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Saturday 20 April 2019
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Britney Smith

The education of pageantry

Britney Smith after she was crowned first runner up in the Miss World TT pageant. Photo by Sureash Cholai
Britney Smith after she was crowned first runner up in the Miss World TT pageant. Photo by Sureash Cholai


First-runner up in this year’s Miss World TT pageant, Britney Smith, has not just lived in South Oropouche all her life – but also made meaningful contributions to the community that helped shape her. Having won or placed in the top three in several pageants nationally over the past seven years, she’s taken the magic of rural TT across the pageant stage and into the classrooms and community centres to help motivate and inspire the younger generation.

“By profession, I’m a secondary school teacher,” she illuminated as we started the conversation just over a week after the local leg of the gruelling competition.

“I’ve been heavily involved in community work where I live – from the South Oropouche Village Council to the South Oropouche Police Community Council too. The first acts as a liaison between government agencies and the villagers, stepping in to be a force of change where needed. The second focuses on the safety and security of the residents,” she pointed out. “Both also engage in fun activities, walkabouts and various days of celebrations too; with the point being to create a better community.”

Britney Smith after she was crowned first runner up in the Miss World TT pageant. Photo by Sureash Cholai

Her first taste of pageant life would be in 2011, on the advice of others. She emerged the winner. “I felt a real change within myself afterwards; as I was quite introverted at the time and would not even dare speak at public events up to that point. Some time after that, I looked into it a bit more and joined the Total Person programme at House of Jacqui modelling agency and at that point there was no looking back!” she recalled.

Smith continued to pursue her tertiary education afterwards while also pursuing success at numerous pageants, much to the chagrin of others who saw it as a distraction. “It really worked hand-in-hand, I would push myself really hard at school and the pageants gave me a goal to work towards and helped to develop my confidence and sense of self as a person,” she acknowledged.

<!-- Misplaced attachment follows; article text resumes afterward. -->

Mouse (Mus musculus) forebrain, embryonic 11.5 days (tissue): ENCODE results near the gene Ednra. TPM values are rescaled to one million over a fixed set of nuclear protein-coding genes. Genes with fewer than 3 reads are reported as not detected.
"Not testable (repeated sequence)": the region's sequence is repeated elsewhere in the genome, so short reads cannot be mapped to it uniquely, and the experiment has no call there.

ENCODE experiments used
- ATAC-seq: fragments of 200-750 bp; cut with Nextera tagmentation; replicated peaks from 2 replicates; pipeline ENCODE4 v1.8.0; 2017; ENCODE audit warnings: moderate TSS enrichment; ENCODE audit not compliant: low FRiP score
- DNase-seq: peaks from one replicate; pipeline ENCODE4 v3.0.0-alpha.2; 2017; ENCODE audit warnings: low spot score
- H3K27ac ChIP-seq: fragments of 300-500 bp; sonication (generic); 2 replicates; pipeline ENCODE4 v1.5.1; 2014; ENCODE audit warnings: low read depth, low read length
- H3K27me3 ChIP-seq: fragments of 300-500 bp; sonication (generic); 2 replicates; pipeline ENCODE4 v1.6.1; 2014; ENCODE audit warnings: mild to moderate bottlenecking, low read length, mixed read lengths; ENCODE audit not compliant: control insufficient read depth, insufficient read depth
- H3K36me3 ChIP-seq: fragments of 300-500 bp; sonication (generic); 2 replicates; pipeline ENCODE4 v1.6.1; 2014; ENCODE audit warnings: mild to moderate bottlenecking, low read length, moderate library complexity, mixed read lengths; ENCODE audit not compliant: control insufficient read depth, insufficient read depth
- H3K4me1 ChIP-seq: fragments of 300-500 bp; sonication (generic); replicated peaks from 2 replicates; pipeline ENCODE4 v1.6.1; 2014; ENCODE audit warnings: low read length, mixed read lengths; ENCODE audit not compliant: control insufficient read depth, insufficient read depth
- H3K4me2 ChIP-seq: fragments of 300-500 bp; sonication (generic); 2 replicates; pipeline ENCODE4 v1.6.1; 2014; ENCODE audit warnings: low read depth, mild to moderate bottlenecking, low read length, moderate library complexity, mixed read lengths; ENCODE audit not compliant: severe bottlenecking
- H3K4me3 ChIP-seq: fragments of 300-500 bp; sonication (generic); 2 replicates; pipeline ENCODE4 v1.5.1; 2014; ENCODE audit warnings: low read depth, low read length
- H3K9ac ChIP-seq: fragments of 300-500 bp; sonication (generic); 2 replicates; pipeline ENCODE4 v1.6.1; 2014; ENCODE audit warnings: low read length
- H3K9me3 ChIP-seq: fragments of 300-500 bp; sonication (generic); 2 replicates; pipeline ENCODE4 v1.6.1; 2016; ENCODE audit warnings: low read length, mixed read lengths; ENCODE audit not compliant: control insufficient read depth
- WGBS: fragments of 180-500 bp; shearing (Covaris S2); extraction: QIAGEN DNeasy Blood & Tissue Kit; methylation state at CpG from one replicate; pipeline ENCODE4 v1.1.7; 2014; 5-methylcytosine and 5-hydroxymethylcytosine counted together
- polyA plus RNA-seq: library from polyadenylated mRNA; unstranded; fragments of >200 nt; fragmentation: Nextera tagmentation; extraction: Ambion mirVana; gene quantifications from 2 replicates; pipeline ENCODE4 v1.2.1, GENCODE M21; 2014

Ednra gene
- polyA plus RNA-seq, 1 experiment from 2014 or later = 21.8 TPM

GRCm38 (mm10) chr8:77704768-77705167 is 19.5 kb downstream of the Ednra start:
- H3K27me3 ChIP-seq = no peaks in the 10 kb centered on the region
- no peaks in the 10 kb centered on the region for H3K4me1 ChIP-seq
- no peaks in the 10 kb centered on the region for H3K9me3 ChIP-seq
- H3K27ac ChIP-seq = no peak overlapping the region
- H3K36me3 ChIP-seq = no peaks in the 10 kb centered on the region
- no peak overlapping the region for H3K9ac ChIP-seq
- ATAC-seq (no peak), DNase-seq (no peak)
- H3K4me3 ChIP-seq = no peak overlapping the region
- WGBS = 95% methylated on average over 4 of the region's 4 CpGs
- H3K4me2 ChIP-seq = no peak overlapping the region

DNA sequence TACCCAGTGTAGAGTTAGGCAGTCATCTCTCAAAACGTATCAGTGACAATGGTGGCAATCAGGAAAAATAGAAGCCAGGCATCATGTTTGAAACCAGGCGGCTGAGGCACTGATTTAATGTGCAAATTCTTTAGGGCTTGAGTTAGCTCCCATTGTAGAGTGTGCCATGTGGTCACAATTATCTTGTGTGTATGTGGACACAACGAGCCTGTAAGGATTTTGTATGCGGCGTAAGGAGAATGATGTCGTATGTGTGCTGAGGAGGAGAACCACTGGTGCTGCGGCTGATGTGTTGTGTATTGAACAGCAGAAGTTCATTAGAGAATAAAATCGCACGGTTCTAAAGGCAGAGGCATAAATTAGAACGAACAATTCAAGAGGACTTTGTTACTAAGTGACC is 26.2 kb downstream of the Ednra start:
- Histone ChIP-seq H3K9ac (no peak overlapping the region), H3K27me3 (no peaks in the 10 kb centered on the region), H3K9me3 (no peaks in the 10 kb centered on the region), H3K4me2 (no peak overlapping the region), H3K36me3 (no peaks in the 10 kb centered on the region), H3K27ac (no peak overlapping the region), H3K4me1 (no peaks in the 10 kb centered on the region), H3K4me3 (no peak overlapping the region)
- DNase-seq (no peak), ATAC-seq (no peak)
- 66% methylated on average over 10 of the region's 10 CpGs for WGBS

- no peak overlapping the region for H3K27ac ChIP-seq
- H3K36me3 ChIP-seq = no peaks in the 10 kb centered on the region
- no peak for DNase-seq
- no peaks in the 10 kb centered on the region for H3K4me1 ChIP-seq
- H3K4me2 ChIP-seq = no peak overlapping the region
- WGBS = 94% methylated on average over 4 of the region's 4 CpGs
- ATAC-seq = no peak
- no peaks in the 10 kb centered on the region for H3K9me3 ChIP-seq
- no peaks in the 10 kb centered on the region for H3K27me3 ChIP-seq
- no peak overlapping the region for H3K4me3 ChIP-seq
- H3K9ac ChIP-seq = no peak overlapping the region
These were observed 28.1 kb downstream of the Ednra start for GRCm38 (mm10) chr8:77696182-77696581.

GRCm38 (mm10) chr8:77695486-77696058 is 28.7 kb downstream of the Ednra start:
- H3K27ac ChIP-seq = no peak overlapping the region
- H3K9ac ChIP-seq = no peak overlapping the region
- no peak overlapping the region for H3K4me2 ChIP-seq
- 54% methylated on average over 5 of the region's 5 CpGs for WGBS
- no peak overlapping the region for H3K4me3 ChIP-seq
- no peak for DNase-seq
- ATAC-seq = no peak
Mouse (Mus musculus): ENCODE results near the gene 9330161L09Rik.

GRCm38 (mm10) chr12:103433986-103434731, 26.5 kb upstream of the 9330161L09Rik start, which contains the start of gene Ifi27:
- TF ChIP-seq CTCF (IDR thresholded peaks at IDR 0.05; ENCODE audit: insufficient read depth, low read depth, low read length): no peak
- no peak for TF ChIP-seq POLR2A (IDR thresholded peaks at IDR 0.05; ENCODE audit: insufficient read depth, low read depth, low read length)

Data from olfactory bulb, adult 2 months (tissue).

Photo by Vashti Singh

Two Sundays ago would be the pinnacle of that pursuit. “Knowing that this was local leg of the biggest international pageant did give me some jitters. But I have always pursued these competitions with the support of the small community I came from. I constantly reminded myself that I could not let down the many young women who would be messaging to support me and who would draw inspiration from it too. I was putting South Oropouche out there and letting people see the good that comes from our area.

“Regardless of the outcome, I knew something good would come from this entire experience. I was happy to be able to use the platform to raise awareness for holistic education under the Beauty with a Purpose theme, to let people know that many opportunities simply don’t get to young people down here in South Oropouche, and to show younger people that education can be a means to rise above a rural mentality and to see the bigger picture and the wider world really,” Smith said.

That sense of education as a tool to a better life is one that she has taken into her own hands to share with others based on her own experience. “I kept a homework centre, free of charge in our community centre, two years ago. Afterwards I started tutoring children at SEA levels while moving on to teach foreign languages at the Secondary School level. I am moving on to a new school this term which I am excited about. I have worked in the public and private systems and in both the city and countryside schools too. This time I’m excited to return to the city,” she told WMN.

Photo by Vashti Singh

“I don’t know what plans God has for me, whether I would return to a stage or not, but I do want to take the things I learnt in my years doing pageants, to help create a more contemporary feel to education. I think both sexes could benefit from learning how to walk, talk and present themselves to people; from etiquette classes and the like. If I had been exposed to this at an earlier time I my life it would have definitely benefited me too.”

In the interim, she hopes to catch up with ‘the girls’ – the other delegates of the pageant, away from the training and tight schedules and perhaps to offer some values and insights to the competition next year too. Her biggest takeaway is the one that she wants to share the most in the future and that is best summarised in her conclusion, “Ultimately,” she noted, “Pageantry introduced me to myself.”

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